Director Agnieszka Holland, seen above with ‘Burning Bush’ leading lady Tatiana Pauhofová (right), studied at Prague’s famous film school FAMU during the time when the events portrayed in the mini-series took place
A new three-part TV mini-series helmed by the internationally renowned Polish film director Agnieska Holland will take as its starting point the self-immolation of Jan Palach on Prague’s Wenceslas Square in January 1969. Palach, 20, committed that desperate act in protest at how Czechoslovak society had resigned itself to the Soviet-led occupation that began the previous August.
“I was a student at FAMU [film school] in Prague at the time, and what Palach did left a deep impression on me,” Holland, 63, said (in excellent Czech) at a press conference for “Burning Bush,” which is being produced by the local branch of HBO. “I knew some of the people involved in those events well. For me it was a formative social and human experience. In a certain way, it shaped my interest in the world.”
The director, who in May 1969 was imprisoned for six weeks by Communist Czechoslovakia’s StB secret police for the illegal distribution of printed materials, had been in Prague when the Warsaw Pact tanks rolled in and says she, too, was disappointed at how quickly the spirit of resistance and unity sparked by the invasion dissipated.
YouTube Jan Palach’s funeral in January 1969 became the biggest protest since Soviet-led troops had entered Czechoslovakia the previous summer. However, it was something of a last gasp as hard-line Communists re-established control.
“Burning Bush” was penned by Štěpán Hulík, 27, who says it is intended more as a portrait of Czechoslovak society in the aftermath of Palach’s death than the story of an individual. “It shows that at a certain moment something gave way in society, and the majority ceased believing in the ideals that they’d had six months previously,” he told Czech Position.
As for why that occurred, the young screenwriter says he is reluctant to get into the thorny area of national character. “But we Czechs have over the centuries been through many such moments, defeats, or moments when we had to adapt to the situation,” he says. “I’m kind of afraid that it’s something within us. The moment we see that things are rapidly deteriorating, we kind of give up the fight a bit, maybe earlier than other nations would.”
Opinion still divided
Perhaps surprisingly, the HBO project will be the first time filmmakers have tackled one of the most dramatic events of the Communist era. Historian Petr Blažek, co-editor of the collection Jan Palach ‘69 and an expert advisor to the filmmakers, says that may be because it was so difficult for many to comprehend.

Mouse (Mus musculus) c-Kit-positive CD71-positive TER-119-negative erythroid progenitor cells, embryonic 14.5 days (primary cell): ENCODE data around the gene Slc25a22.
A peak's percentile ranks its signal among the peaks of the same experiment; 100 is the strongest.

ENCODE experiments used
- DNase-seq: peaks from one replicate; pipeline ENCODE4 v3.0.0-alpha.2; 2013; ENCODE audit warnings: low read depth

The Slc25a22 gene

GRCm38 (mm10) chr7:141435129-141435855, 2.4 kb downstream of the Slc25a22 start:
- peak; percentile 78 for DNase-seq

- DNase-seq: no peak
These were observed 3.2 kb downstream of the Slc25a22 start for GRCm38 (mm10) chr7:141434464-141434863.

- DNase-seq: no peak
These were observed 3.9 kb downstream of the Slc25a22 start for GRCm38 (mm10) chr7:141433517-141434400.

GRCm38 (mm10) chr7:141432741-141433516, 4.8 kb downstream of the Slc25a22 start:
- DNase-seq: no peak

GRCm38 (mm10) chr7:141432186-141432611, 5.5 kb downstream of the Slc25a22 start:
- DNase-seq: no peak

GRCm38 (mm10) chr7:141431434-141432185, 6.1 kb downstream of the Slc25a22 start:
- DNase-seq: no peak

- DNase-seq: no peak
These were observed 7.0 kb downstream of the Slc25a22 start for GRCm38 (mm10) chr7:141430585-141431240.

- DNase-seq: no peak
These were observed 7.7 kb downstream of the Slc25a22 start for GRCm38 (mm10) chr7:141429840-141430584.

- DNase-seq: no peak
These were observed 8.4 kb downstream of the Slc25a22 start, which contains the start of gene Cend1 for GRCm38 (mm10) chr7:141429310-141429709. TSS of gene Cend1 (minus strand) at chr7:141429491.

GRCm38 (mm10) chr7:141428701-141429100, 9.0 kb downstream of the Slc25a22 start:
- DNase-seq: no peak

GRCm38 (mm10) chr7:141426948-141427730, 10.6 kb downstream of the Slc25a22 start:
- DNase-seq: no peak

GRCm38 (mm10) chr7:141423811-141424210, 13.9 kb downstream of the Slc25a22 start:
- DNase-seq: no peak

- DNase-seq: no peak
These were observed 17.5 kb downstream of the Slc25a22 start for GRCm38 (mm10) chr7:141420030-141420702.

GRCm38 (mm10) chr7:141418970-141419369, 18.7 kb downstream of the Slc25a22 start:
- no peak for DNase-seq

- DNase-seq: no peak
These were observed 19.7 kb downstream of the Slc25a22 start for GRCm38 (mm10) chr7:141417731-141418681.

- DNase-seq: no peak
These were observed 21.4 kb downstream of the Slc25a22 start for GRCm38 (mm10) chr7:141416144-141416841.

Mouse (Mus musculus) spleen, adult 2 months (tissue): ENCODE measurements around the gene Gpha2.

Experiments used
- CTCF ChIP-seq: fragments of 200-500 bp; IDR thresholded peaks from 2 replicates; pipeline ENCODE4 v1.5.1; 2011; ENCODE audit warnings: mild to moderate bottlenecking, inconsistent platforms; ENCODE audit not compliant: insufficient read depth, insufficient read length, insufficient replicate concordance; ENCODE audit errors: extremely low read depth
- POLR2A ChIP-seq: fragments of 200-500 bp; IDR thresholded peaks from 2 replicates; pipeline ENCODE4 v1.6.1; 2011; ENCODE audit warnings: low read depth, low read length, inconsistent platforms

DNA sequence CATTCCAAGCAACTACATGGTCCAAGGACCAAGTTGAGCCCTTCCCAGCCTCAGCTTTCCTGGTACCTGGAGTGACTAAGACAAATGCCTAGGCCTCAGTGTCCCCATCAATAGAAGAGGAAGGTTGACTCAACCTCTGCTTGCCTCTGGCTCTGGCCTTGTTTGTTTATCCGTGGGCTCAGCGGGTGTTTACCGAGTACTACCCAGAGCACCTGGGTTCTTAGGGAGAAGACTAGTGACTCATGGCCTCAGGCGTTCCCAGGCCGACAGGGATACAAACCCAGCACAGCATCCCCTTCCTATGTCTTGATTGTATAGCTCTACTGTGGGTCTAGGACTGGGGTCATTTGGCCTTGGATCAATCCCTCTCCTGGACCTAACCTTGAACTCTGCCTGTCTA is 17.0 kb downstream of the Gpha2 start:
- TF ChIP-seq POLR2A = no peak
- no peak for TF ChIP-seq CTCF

“The form of protest was so extreme that it divides Czech society. The range of viewpoints is very broad,” Blažek told Czech Position. Some, he says, see Jan Palach as a person who made the ultimate sacrifice for others and look for parallels with figures such as Jesus Christ. Others view him as “a psychopath who didn’t know what he was doing.”
Palach dies at the beginning of the first episode of “Burning Bush,” with the serial’s main focus falling on the experiences of those close to him in the 12-month period that followed. Central to the story is a legal battle sparked when senior Communist Party MP Vilém Nový repeated a bizarre claim that had appeared on leaflets published as part of an StB smear campaign.
Referring to him as a “Western agent,” Nový said that Palach had been misled by friends into dousing himself with a fluid that would produce a “non-burning flame,” but the protest action had somehow gone wrong. Of course, no such liquid existed.
“Everybody knew that it was nonsense, but they just shrugged their shoulders. However, Palach’s mother decided to sue Nový for defamation, and hired the young lawyer Dagmar Burešová,” says Hulík. “She knew she wouldn’t win, and that involvement in such a lawsuit would put herself in danger. But she still took on the case.”
Happy ending of sorts
Burešová, now in her mid 80s, defended many dissidents during the Communist era. When the regime collapsed at the end of 1989, she became Czechoslovakia’s minister of justice, which Hulík describes as the story’s “happy ending.” (Jan Palach’s remains, which the Communists had spirited away from Prague’s Olšany Cemetery in 1973 when his grave became a shrine, were returned in 1990. The following year, President Václav Havel bestowed on him and Jan Zajíc – who burned himself to death in February 1969 – the Order of T. G. Masaryk, first rank.)
The central character of the lawyer will be played by the glamorous Slovak actress Tatiana Pauhofová, 28, who says she was surprised to discover that several of her acquaintances were unfamiliar with the name Palach. A number of other leading local actors have also landed roles, including Karel Roden (who starred with Pauhofová in the Czech version of hit HBO serial “In Treatment”), Martin Huba, Ivan Trojan, and Vojtěch Kotek.
As for the title of the mini-series, Hulík says he believes it carries great expressive weight even in a country known for its relatively high levels of atheism, where many are unlikely to catch the Biblical reference. “It’s a bush that burned without burning. That struck me as being really symbolic of the case of Palach because he died, but his legacy lived on.”
Shooting on “Burning Bush” will begin in the Czech capital in early March, soon after Agnieska Holland returns from the Academy Awards in L.A., where her latest picture “In Darkness” is in contention for the Oscar for best foreign language picture.
The mini-series, which its producers say may subsequently be shown in other countries in the region, will be seen on Czech TV screens some time next year.
— Ian Willoughby is a Prague-based freelance journalist